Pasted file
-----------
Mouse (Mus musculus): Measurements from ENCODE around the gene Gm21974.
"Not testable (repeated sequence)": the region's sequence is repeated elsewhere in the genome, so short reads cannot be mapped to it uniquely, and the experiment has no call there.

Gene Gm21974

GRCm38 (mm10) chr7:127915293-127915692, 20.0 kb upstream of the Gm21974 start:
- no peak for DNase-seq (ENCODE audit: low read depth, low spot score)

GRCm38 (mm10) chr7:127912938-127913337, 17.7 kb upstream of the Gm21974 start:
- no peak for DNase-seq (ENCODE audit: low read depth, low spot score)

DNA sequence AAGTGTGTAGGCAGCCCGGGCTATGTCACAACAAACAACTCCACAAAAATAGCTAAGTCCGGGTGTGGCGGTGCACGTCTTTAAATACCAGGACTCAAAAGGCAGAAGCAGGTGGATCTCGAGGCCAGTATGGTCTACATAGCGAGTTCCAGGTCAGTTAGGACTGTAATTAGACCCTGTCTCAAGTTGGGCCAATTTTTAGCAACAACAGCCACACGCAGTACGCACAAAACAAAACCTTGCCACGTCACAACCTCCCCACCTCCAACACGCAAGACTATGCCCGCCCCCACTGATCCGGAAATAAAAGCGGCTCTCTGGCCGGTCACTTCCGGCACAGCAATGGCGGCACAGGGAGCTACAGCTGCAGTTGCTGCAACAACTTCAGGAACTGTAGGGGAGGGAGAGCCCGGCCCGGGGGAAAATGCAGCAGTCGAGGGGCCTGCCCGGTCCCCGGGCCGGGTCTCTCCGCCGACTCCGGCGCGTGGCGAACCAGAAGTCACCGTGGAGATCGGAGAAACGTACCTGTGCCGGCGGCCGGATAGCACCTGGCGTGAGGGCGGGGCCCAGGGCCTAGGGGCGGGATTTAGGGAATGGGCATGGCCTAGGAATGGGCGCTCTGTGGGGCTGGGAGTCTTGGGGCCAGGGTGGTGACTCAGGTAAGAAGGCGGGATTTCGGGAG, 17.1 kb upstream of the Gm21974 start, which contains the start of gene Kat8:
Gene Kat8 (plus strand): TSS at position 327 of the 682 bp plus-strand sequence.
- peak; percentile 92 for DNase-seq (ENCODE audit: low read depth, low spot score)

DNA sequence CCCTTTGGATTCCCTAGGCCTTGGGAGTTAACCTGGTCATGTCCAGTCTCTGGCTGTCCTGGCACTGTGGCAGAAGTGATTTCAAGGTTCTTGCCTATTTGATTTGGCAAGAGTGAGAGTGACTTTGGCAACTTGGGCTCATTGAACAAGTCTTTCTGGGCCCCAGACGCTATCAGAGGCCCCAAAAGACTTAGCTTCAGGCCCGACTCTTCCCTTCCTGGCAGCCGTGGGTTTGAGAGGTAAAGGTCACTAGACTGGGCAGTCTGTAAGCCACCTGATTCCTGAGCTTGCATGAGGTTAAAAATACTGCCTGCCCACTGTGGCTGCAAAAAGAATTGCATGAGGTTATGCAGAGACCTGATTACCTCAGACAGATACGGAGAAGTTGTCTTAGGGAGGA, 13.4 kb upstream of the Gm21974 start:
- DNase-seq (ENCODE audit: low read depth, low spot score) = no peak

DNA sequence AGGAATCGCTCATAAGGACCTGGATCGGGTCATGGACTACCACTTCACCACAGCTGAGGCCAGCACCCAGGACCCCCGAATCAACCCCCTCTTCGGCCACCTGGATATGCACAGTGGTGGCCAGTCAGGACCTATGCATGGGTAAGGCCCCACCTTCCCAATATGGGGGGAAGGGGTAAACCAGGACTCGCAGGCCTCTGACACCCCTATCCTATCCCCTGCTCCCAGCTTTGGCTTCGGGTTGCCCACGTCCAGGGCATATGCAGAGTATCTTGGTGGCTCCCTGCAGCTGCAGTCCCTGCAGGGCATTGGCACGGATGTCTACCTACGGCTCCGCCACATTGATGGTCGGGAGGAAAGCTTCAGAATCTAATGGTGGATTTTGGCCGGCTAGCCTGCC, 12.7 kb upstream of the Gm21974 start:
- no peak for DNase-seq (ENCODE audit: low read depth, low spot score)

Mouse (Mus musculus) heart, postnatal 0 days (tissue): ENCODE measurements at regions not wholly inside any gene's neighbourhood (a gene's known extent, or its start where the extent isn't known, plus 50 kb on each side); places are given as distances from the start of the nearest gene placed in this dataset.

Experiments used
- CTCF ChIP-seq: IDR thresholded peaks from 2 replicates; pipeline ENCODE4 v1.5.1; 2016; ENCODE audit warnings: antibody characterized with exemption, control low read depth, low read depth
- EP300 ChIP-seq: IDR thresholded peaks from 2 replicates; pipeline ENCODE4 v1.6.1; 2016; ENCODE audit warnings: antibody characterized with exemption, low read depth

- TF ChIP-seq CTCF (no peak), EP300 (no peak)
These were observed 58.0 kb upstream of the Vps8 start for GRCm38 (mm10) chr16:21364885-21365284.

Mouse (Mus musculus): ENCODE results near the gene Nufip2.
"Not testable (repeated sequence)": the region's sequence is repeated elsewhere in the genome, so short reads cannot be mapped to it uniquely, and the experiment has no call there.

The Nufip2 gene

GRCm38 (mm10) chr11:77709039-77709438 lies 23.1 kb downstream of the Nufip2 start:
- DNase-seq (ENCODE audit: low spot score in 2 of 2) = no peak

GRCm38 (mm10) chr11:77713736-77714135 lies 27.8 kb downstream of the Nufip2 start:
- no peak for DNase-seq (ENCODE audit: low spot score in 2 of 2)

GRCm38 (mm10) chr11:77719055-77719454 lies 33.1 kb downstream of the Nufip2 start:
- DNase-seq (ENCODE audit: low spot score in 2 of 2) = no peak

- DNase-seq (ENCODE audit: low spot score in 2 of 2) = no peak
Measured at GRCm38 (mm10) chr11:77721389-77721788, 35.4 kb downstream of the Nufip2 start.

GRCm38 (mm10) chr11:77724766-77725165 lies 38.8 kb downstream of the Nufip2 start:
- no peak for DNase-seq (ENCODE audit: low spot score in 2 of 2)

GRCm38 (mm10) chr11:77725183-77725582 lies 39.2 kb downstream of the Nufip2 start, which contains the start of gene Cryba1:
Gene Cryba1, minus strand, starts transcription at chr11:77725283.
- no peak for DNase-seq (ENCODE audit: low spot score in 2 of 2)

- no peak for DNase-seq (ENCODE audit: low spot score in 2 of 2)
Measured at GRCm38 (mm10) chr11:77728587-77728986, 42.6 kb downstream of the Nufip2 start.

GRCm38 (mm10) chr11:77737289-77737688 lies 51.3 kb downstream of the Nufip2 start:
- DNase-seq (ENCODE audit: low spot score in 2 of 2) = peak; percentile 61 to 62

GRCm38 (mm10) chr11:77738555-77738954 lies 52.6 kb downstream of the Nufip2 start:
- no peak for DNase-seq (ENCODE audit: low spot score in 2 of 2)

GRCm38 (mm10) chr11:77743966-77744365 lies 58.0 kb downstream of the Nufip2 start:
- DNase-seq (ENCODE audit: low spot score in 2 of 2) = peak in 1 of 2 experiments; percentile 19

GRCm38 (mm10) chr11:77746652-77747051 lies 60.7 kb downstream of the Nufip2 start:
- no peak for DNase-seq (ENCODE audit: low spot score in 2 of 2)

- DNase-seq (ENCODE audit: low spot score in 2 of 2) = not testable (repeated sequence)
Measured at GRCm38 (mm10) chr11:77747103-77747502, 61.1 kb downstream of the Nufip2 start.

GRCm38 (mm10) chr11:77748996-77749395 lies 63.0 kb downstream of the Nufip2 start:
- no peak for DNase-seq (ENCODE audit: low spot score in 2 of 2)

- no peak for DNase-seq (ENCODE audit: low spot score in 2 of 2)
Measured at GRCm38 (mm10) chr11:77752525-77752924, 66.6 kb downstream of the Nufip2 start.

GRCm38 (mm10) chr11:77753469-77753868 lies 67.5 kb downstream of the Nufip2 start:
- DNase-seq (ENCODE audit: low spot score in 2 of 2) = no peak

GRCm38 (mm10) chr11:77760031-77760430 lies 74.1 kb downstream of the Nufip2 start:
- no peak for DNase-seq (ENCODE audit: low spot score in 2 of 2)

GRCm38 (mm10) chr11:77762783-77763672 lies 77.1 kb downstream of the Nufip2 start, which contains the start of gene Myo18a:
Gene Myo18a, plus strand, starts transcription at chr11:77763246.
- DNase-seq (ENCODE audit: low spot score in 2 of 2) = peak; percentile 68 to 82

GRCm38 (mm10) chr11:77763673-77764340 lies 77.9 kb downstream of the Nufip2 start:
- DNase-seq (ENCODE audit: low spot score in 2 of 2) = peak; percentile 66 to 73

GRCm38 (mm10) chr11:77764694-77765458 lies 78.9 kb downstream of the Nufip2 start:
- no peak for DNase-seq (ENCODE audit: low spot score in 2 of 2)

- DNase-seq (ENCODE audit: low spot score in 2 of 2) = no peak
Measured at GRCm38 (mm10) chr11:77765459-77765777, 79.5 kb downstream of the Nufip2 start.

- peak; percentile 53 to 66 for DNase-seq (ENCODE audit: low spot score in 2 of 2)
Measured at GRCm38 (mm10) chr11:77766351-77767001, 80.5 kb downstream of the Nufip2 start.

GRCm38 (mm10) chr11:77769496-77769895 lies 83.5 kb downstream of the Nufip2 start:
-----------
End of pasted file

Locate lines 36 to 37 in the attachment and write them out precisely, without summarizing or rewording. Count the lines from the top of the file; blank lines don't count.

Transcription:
- no peak for DNase-seq (ENCODE audit: low spot score in 2 of 2)

- no peak for DNase-seq (ENCODE audit: low spot score in 2 of 2)